Most of these comments are good however.
A vibrator in the hands of an overzealous HAM may actually be bad.
(All inuendo aside) Over vibrating concrete causes the heavy materials
(ROCK) to settle and the light material (AIR) to rise.
Air in the concrete is not a bad thing, in fact many times air is
intentionally introduced using admixtures. Rock on the other hand is
important in the strength of the mix. Rock provides the largest surface area
for Portand Cement (the GLUE in concrete) to adhere to. If all the rock is
at the bottom the strength of the top area of the pad will be relatively
The cost of 3500 pound or even 4000 Pound mix is not significant in the
large scheme (guessing $1 / yd). The pour is a relatively small and the
price will be proportionately small. We pour 4000 pound concrete almost
exclusively. YES it is overkill! However, the tradeoff is in workability.
Stronger concrete has more of the expensive stuff.. the glue.. the Portland
Cement and that is what makes the mixure "creamy" and easy to work. Too much
water can "appear" to give these properties but good concrete is good
concrete. Add water and increase slump (good description below). but good
concrete (4000 pound mix) will have a good slump (lower number) because it
has more GLUE.
----- Original Message -----
From: "Dino Darling" <email@example.com>
Sent: Thursday, May 29, 2003 1:04 PM
Subject: Re: [TowerTalk] Concrete "Slump"
> Yes on the 3000# concrete. I would think that the owners manual would
> a recommendation.
> The slump number is the amount of "drop" the concrete makes out of a 12"
> mold. They use a 12" cone (mold) and fill it from the bottom. Then they
> invert the cone (pointy end up) and lift this cone off the concrete (ever
> make sand castles?). The "cone of concrete" will drop from the original
> 12" to...say...7" (measured from the ground up). 12 - 7 = 5 Now you have
> a 5" slump! How is that for the technical explanation? :-) Go with the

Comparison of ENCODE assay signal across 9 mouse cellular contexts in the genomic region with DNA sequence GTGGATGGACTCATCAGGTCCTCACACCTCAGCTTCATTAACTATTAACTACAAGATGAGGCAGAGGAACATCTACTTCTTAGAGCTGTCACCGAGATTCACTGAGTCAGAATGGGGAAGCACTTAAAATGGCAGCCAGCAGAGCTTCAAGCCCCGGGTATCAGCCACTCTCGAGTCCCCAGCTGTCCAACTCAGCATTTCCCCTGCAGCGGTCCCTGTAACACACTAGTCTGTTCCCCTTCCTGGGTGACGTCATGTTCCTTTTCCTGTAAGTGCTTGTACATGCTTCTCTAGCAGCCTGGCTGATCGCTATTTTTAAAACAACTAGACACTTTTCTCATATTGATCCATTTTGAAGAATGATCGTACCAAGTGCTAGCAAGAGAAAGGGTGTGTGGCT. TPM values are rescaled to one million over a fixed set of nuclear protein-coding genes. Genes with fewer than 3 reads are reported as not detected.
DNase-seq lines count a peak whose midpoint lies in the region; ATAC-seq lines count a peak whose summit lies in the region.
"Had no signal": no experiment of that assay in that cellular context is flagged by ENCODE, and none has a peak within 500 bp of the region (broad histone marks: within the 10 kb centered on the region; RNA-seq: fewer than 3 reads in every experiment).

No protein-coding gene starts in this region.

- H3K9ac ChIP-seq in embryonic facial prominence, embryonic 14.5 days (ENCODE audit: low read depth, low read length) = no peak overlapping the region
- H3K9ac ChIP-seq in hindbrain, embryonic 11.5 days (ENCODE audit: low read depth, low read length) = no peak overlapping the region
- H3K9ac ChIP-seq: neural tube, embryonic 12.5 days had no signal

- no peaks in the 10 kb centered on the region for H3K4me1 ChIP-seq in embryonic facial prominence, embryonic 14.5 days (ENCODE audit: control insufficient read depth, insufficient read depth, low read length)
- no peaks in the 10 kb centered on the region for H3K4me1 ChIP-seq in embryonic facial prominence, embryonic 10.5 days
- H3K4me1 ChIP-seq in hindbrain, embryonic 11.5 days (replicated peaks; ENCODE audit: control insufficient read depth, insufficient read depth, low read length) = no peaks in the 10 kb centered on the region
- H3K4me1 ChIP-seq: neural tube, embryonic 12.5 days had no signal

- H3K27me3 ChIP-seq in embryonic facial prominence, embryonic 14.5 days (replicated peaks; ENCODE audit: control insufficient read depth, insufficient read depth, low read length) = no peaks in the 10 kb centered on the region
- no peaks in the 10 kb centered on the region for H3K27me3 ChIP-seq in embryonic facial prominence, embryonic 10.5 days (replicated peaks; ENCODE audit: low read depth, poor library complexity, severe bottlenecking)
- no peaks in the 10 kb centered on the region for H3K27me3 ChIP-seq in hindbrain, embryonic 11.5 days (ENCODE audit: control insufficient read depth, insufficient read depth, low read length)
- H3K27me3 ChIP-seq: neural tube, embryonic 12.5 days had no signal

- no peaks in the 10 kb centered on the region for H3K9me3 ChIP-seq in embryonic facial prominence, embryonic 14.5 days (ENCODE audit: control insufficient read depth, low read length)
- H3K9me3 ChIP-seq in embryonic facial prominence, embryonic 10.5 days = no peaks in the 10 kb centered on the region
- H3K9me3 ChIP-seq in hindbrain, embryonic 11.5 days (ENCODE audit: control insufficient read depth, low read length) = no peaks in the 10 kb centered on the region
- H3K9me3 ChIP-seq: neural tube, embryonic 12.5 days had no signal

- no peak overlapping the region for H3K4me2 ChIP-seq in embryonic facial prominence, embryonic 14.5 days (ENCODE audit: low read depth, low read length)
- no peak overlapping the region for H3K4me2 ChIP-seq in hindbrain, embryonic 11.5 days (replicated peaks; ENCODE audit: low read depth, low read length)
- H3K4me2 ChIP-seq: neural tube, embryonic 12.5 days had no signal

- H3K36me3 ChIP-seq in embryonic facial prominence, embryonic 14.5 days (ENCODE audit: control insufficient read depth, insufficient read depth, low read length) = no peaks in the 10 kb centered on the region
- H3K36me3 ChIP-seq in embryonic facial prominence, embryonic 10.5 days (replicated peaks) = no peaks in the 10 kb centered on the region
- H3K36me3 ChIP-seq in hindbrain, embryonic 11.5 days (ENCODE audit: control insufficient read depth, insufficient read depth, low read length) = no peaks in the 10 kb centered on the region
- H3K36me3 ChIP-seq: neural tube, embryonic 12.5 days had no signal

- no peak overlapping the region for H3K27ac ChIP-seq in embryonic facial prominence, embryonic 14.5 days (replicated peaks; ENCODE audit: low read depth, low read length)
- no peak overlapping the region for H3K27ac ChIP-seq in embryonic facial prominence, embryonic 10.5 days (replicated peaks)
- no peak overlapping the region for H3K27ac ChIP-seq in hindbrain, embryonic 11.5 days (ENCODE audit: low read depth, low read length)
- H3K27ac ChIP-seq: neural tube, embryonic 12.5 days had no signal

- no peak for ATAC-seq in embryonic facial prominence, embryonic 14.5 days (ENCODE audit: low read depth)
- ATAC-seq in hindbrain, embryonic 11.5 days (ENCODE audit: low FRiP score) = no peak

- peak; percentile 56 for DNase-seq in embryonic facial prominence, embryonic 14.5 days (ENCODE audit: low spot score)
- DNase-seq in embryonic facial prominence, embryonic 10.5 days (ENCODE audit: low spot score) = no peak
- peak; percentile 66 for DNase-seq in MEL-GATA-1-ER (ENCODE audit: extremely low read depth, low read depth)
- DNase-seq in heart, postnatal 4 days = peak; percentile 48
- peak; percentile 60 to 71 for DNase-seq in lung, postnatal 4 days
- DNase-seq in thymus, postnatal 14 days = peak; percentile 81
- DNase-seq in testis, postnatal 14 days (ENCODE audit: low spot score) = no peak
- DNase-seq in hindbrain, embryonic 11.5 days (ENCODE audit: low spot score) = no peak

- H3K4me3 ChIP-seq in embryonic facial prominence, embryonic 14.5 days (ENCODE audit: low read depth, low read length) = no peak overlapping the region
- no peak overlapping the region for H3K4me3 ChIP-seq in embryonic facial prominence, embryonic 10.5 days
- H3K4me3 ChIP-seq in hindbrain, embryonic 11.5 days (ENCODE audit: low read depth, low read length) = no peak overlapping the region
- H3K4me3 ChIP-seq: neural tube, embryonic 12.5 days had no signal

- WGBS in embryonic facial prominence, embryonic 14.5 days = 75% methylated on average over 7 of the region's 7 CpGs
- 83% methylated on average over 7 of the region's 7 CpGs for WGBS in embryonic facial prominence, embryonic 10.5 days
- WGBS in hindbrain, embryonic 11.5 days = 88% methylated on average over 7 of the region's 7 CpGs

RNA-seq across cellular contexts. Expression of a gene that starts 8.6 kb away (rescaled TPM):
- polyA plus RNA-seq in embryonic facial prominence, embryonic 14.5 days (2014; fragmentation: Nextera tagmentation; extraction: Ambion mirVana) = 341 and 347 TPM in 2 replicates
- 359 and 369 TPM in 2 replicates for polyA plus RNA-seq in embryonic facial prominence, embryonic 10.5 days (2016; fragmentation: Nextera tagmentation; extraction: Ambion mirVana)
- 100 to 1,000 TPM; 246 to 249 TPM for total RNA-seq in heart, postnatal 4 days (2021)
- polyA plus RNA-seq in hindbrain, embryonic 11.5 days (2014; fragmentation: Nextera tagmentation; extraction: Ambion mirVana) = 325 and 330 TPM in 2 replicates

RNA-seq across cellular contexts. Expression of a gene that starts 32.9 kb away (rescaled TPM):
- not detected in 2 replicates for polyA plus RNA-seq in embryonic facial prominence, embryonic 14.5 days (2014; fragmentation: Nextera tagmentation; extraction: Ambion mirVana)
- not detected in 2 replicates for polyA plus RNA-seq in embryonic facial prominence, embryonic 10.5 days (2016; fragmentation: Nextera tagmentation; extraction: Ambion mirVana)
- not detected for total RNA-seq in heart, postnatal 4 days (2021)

> 5" slump. Too much water is not good! It won't "hurt" the concrete, but
> man will it take forever to cure (concrete cures and does not dry!).
> Yes, a vibrator will move concrete into the hole, but that's not why you
> use it...kinda. By using a vibrator, you perculate the air bubbles
> out of the concrete! These trapped air bubbles causes voids and will
> result in a weaker base/foundation/wall/etc. You usually cut joints in
> concrete to give it a place to crack! Concrete shrinks as it CURES and it
> WILL crack! These voids are perfect "weak spots" for the concrete to
> Shrinking concrete!
> The slower the concrete cures, the stronger the concrete will be and the
> less cracks you will have. The top is exposed to air and the water can
> (evaporate) too fast. Its a good idea to keep it wet with the hose (not
> too much water). As it gets harder, you can even place wet towels over
> exposed concrete. Also, if you have real dry ground, it will SUCK the
> water right out of your base! Just before the concrete goes in, spray the
> inside of the hole and let the ground suck this water up! Again, not too
> much water! Just get the dirt wet. Any standing water in the bottom of
> the hole will be displaced, but you shouldn't have any standing water if
> you didn't use too much in the first place.
> Ground Rod at the bottom of the hole? (This is MY question)
> I've often wondered if this is a good idea. I'm told that NOTHING can
> escape the concrete block! No rebar, etc. My thinking is that if I drove
> a 3/4", 10' ground rod in the bottom of the hole and tie it to the rebar
> cage, I'd have a real good ground (or one in each corner tie to the
> cage!). I'm told that this would allow ground water to seep in and could
> ruin the rebar. I'm not convinced and could use an education from the
> group. So, be sure to support the cage so concrete gets all the way
> and use a VIBRATOR! They are cheap to rent and easy to clean!
> At 12:08 PM 5/29/03 -0400, you wrote:
> >Following advice received here (thanks!), I had the concrete guy here
> >to advise on my site for a 5' x 5' x 6' deep base pour. He asked if I
> >"3000 Lb. concrete". And he asked if I wanted a "5 inch slump". I told
> >I'd get back to him. What do these terms mean? What should I want?
> >Jerry K3BZ
> See: http://www.mscomputer.com for "Self Supporting Towers", "Wireless
Weather Stations", and lot's more. Call Toll Free, 1-800-333-9041 with any
questions and ask for Sherman, W2FLA.
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